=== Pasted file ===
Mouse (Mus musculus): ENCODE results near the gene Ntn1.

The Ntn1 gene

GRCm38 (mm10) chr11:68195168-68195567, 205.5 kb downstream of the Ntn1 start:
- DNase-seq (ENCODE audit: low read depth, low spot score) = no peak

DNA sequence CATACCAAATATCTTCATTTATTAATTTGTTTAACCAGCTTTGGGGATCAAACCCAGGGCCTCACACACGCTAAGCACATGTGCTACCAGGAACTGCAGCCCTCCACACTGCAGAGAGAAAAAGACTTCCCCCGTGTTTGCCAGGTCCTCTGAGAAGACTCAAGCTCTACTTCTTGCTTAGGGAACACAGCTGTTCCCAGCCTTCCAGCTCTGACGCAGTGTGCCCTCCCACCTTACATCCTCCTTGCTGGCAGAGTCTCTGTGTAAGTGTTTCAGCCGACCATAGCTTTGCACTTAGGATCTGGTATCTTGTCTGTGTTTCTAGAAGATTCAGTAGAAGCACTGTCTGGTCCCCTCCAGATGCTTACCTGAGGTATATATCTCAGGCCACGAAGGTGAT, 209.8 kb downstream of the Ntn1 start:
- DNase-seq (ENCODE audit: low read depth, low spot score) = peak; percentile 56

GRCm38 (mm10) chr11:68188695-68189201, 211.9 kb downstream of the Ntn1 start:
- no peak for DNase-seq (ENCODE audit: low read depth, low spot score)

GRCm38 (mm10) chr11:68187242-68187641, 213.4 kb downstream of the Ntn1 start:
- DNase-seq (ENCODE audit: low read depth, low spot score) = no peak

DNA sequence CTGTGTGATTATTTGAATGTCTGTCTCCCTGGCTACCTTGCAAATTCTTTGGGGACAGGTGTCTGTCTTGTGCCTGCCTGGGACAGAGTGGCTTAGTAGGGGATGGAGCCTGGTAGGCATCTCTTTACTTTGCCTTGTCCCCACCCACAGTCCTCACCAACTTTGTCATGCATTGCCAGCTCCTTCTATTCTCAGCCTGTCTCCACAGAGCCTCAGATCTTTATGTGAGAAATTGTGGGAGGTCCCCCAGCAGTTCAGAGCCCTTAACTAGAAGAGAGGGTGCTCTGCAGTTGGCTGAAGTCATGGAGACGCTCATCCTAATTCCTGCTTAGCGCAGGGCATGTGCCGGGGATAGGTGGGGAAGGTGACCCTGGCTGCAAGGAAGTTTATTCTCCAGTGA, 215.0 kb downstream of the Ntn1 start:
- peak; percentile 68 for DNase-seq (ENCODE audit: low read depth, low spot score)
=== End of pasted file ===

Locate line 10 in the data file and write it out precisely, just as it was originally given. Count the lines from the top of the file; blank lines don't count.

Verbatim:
- DNase-seq (ENCODE audit: low read depth, low spot score) = no peak